(2014) Drama (Scorched Films) Gethin Anthony, Frederikke Dahl Hansen, Sebastian Armesto, Julie Christiansen, Olivia Grant, Mille Dinesen, Martin Hestbaek, Silja Eriksen Jensen, Gordon Kennedy, Helene Kuhn, Tamzin Merchant, Baard Owe, Asbjorn Krogh Nissen, Preven Ravn, Zaki Nobel Mehabil, Sebastian Bull Sarning, Miriam Yeager. Directed by Mark Raso
Travel allows us to see new places and gain new perspectives. It also allows us to completely be ourselves – or completely reinvent ourselves. Then again, what we do depends on what we’re travelling for.
William (Anthony) is a thoroughly unpleasant sort. 28 years old, he is only interested in getting laid, getting drunk and doing what he wants when he wants. He respects nobody and likes nobody except for maybe his friend Jeremy (Armesto) whom he’s travelling with, along with Jeremy’s girlfriend Jennifer (Grant) whom William thoroughly dislikes and quite frankly, doesn’t want her around on this trip that was just supposed to be him and Jeremy.
They’re in Copenhagen and it’s not by accident nor is it for the tourist attractions. William needs to find his grandfather to give him a letter that his late father wrote and asked William to give to him if he ever made it out there. Finding granddad will be a problem, especially when Jennifer, tired of the abuse, finally bails and takes Jeremy with her, much to William’s disgust.
Fortunately, an employee at the hotel – Effy (Hansen) – is willing to help and even though William is rude to her initially, he realizes that he needs her to translate (he doesn’t speak a word of Danish) and help him navigate the city to find his grandfather.
But all work makes William a dull boy and Effy takes him out on a number of adventures in Denmark. William is beginning to fall for the free-spirited girl and Effy clearly feels a strong attraction towards him. The brakes are put on though when William discovers that she’s just 14 years old. A mature 14 but 14 nonetheless. That’s a no-no even in Europe.
This is Canadian-born Mark Raso’s first feature and he shows a good deal of promise. This was one of those rare films that you can’t really predict what’s going to happen next. That’s a by-product of really good writing (also Raso) as well as confident directing. Yeah, there are parts of this that are really dark but there are some really funny moments as well.
Raso filmed this in Copenhagen with a mostly Danish crew and he does a great job of really giving us a sense of the city, not just of the tourist areas although there’s a really lovely scene filmed late at night at the iconic Little Mermaid statue in the harbor. We get a sense of the daily life of the people who live there and a sense of their values, their lifestyles and their sense of humor. I’m not sure if Raso spent much time in Copenhagen but clearly what time he did spend there he used wisely; he’s clearly a keen observer. His cinematographer, Alan Poon, clearly is as well – we get some really gorgeous and unique views of the city and environs.
Hansen is a real find. Although playing a 14-year-old, she was 19 years old at the time of filming and she captures the mindset of a 14-year-old girl nicely, albeit one wise and mature beyond her years. As the film goes on, we discover that Effy has some issues as well and we get to see the layers of her personality gradually revealed. While some of that is clever direction on Raso’s part, it is mostly just Hansen doing a bang-up job.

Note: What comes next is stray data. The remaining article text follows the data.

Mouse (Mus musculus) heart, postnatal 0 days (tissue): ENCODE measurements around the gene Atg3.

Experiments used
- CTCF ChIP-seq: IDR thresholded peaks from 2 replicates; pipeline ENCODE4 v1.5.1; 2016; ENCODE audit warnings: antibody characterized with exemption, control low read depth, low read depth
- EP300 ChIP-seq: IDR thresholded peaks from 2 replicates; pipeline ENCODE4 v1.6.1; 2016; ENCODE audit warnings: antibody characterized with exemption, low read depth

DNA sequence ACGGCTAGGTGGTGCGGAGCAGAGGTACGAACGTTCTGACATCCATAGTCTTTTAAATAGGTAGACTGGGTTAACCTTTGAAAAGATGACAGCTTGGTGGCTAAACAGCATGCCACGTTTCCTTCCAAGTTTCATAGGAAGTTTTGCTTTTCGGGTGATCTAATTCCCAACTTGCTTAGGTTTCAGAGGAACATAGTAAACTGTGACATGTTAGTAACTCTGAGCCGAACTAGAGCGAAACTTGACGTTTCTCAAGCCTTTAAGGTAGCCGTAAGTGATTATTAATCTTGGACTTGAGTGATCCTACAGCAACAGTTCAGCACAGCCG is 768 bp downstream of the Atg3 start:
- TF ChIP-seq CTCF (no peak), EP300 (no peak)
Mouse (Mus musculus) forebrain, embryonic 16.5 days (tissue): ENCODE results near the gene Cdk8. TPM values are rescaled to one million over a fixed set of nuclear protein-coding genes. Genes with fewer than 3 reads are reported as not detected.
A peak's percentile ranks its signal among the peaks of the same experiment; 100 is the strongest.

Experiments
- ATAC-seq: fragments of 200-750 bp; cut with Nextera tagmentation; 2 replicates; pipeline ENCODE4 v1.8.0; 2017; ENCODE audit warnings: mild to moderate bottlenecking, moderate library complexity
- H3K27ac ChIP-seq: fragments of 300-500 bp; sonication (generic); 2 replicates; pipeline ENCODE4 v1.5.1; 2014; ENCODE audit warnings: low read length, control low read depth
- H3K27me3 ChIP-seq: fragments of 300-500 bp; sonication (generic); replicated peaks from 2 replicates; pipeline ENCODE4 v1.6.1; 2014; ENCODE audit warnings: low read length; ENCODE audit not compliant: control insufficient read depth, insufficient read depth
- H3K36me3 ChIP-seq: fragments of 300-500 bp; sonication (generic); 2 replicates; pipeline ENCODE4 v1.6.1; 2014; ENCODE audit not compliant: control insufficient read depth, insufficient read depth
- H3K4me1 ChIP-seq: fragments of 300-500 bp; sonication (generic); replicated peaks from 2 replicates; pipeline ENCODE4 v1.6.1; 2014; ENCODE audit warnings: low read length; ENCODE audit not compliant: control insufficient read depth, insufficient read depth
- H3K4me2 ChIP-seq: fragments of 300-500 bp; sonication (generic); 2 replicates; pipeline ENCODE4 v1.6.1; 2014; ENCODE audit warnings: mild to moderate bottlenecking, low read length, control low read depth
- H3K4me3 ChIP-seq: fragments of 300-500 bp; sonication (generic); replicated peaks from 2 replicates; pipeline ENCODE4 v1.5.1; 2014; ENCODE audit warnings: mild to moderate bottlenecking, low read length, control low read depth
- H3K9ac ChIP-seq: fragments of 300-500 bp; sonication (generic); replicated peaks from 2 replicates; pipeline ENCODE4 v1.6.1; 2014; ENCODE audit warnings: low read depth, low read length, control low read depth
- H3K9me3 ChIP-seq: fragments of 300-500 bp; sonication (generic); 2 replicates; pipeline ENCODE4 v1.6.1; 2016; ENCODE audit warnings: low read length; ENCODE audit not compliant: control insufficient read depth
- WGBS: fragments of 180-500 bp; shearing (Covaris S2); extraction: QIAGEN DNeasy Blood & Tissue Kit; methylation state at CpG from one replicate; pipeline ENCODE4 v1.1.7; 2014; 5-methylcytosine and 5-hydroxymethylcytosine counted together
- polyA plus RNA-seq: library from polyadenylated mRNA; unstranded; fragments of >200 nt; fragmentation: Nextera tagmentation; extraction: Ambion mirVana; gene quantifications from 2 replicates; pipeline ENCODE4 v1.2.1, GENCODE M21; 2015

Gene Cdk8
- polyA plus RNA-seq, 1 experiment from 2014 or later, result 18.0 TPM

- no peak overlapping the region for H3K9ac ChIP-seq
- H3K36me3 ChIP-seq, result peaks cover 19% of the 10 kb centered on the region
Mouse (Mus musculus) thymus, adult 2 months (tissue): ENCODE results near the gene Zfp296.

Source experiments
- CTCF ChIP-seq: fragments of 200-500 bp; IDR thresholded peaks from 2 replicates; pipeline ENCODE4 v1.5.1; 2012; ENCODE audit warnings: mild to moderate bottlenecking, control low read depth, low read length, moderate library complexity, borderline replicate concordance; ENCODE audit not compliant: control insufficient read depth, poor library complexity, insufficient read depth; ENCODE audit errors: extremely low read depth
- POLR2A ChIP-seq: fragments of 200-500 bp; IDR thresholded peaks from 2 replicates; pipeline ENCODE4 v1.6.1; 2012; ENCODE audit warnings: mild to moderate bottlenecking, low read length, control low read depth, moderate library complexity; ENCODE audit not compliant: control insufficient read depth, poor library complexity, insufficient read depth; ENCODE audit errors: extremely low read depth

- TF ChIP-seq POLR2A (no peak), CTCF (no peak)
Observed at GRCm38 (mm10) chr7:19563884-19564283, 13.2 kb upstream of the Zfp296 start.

Anthony has a more thankless role with William, a guy that you’ll be convinced after ten minutes that this is a guy who must get punched in the face regularly. Even though he’s pretty good looking, it’s impossible to imagine that he could get laid regularly, as portrayed here. I can’t imagine that a woman would want to spend long enough with him to get her clothes off, but that’s just my take. Women do make some strange choices in bed partners sometimes and William can be charming when he needs to be, but that charm rarely lasts long. It’s to Anthony’s credit that he never tries to make William sympathetic; even when he’s starting to soften up and let Effy in, William is still a massive prick.
What makes this movie even more memorable is the dynamic between Effy and William. Quite frankly, some are going to be uncomfortable with it and even I have to admit to a couple of moments of squirming in my seat but all in all it is handled quite well and with a great deal of sensitivity. That doesn’t mean we don’t soon realize that these are two people who are really good for each other. Both of them have dysfunctional families bordering on the psychotic in places, although William does take home the prize in that department.
There’s no doubt in my mind that Raso views the city with a great deal of affection and we do at the same time get an insider’s perspective as well as an outsider’s. That’s unique and invaluable and I wound up leaving the film feeling I knew the city of Copenhagen just a little bit better, but this is no travelogue. The real reason for seeing this movie is for the compelling relationship between Effy and William and the dynamic performances of the actors who play them.
REASONS TO GO: Keeps the viewer guessing. Fine performance by Hansen who has some serious star quality.
REASONS TO STAY: Relationship between Effy and William may make some uncomfortable. William can be a truly unpleasant jerk to spend time with.
FAMILY VALUES: Adult situations, some sensuality, drinking and smoking, plenty of foul language and a little violence.
TRIVIAL PURSUIT: Anthony is best-known for his role as Renly Baratheon in the hit HBO series Game of Thrones.
CRITICAL MASS: As of 6/5/14: Rotten Tomatoes: no score yet. Metacritic: no score yet.
COMPARISON SHOPPING: Midnight in Paris
FINAL RATING: 8/10
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